"We must take bold action" – plastic pollution still plaguing National Parks

Paper cup and straw on ground in woodland
A new survey reveals plastic waste is still making up the majority of litter in US National Parks (Image credit: Getty)

When you picture yourself walking down a trail in any one of America's most beautiful spaces  – places like Yellowstone, Yosemite and Zion – you probably imagine the soft thud of your hiking boots hitting the earth as you take in pristine views. What you may not imagine is your feet crunching down on discarded food wrappers and cigarette butts while your view is littered with plastic bottles, but new data suggests these items make up the vast majority of trash collected over an eight month period last year in US National Parks.

The newly published findings, collected by the 5 Gyres Institute, a non-profit organization that focuses on reducing plastics pollution, show that for the second year running, single-use plastic waste is making up the majority of waste discarded in our National Parks.

"Each year, millions of people visit treasured public lands for their natural beauty, history, and culture, and plastic mars that experience, fouling the landscape and harming wildlife," says Christy Leavitt, Plastics Campaign Director for Oceana.

"The National Parks Service must swiftly phase out single-use plastics in our parks and move to refill and reuse systems to keep these special places filled with nature instead of plastic.” 

Careless climbers in mountain trashing water bottle on the grass

Plastic items made up 66 percent of items collected which is down from last year's 81 percent (Image credit: LeoPatrizi)

The report, which is the result of data submitted by volunteers, found that of the 8,000 items collected, food wrappers, cigarette butts, wipes, bottles and bottle caps, film and bags made up the majority of identifiable items. Additionally, the top brands represented in waste were Marlboro, Camel, Gatorade, Coca-Cola, McDonald’s, Starbucks and Budweiser. Overall, plastic items made up 66 percent of items collected which is down from last year's 81 percent, but the report's authors urge there is still work to be done.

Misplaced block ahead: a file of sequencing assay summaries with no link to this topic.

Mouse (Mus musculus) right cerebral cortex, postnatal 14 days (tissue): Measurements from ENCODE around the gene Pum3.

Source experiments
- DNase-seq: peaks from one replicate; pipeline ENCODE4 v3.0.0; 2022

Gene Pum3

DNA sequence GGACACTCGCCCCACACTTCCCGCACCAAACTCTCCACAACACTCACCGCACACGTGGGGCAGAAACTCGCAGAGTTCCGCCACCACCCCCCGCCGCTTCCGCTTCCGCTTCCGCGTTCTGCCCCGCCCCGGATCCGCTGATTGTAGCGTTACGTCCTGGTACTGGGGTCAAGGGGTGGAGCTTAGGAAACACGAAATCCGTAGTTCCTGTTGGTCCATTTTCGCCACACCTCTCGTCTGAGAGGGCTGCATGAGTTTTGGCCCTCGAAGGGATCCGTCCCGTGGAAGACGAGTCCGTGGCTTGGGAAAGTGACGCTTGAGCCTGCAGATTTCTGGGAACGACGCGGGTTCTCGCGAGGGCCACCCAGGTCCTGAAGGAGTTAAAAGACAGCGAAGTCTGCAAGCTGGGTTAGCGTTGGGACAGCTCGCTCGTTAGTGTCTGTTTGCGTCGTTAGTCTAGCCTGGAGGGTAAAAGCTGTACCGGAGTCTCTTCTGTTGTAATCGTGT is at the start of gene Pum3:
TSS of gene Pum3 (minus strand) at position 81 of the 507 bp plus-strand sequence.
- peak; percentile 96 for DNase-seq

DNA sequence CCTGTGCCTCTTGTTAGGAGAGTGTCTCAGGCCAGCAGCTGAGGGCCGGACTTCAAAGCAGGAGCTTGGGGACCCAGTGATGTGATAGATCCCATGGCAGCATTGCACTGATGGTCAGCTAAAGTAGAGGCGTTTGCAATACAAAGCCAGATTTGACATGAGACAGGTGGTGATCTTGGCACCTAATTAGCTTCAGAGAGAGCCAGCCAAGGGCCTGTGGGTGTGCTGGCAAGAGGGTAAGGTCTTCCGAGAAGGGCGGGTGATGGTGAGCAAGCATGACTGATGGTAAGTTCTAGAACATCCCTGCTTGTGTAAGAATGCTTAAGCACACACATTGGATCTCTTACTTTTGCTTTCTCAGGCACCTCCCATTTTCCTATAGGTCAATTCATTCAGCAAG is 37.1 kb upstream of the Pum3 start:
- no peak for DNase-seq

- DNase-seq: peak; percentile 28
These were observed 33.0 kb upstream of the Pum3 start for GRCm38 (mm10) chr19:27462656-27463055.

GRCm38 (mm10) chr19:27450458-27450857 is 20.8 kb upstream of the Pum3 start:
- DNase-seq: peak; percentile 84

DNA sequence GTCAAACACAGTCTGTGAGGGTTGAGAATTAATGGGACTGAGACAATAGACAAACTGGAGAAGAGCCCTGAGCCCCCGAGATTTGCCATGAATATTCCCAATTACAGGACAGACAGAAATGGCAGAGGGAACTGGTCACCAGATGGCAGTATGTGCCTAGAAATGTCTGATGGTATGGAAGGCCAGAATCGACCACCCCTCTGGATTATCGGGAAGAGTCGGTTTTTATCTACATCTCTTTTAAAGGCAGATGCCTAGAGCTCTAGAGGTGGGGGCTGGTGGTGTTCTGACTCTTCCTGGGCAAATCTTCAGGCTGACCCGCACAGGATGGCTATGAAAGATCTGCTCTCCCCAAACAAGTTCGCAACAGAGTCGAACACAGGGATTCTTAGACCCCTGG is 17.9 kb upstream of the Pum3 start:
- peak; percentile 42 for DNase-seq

"The trash data analyzed serves as an irrefutable reflection of how we urgently need to protect our communities, lands, and waterways from the threat of plastic pollution – which is inextricably linked to the climate crisis and impacts public health," comments Alison Waliszewski, Director of Programs and Policy at the 5 Gyres Institute.

Waliszewski stressed the need to phase out single-use plastics in parks and encouraging policymakers to pass the Reducing Waste in National Parks Act. The report also suggests increasing access to refill stations to cut down on disposable water bottles, and implementing reusable foodware at dining establishments.

From April through November 2023, hundreds of volunteers participated in 199 data collection and trash clean-up hauls across the country's National Park sites and public lands to collect the data. As we previously reported, one such clean-up in Yosemite National Park resulted in 10,432 pounds of trash being collected.

Woman picking up trash in forest

8,000 items were collected over eight months (Image credit: Getty)

How to ‘leave no trace’ when hiking in the backcountry

Any time you are hiking or pitching a tent in the backcountry, it's important to follow the principles of Leave No Trace to protect wildlife and keep nature wild for others to enjoy. These seven principles ensure that you leave nature just as you found it:

  • Plan ahead and prepare
  • Travel and camp on durable surfaces
  • Dispose of waste properly
  • Leave what you find
  • Minimise campfire impacts
  • Respect wildlife
  • Be considerate of other visitors

Learn more in our article on how to ‘leave no trace’ when pitching or hiking in the backcountry.

Julia Clarke

Julia Clarke is a staff writer for Advnture.com and the author of the book Restorative Yoga for Beginners. She loves to explore mountains on foot, bike, skis and belay and then recover on the the yoga mat. Julia graduated with a degree in journalism in 2004 and spent eight years working as a radio presenter in Kansas City, Vermont, Boston and New York City before discovering the joys of the Rocky Mountains. She then detoured west to Colorado and enjoyed 11 years teaching yoga in Vail before returning to her hometown of Glasgow, Scotland in 2020 to focus on family and writing.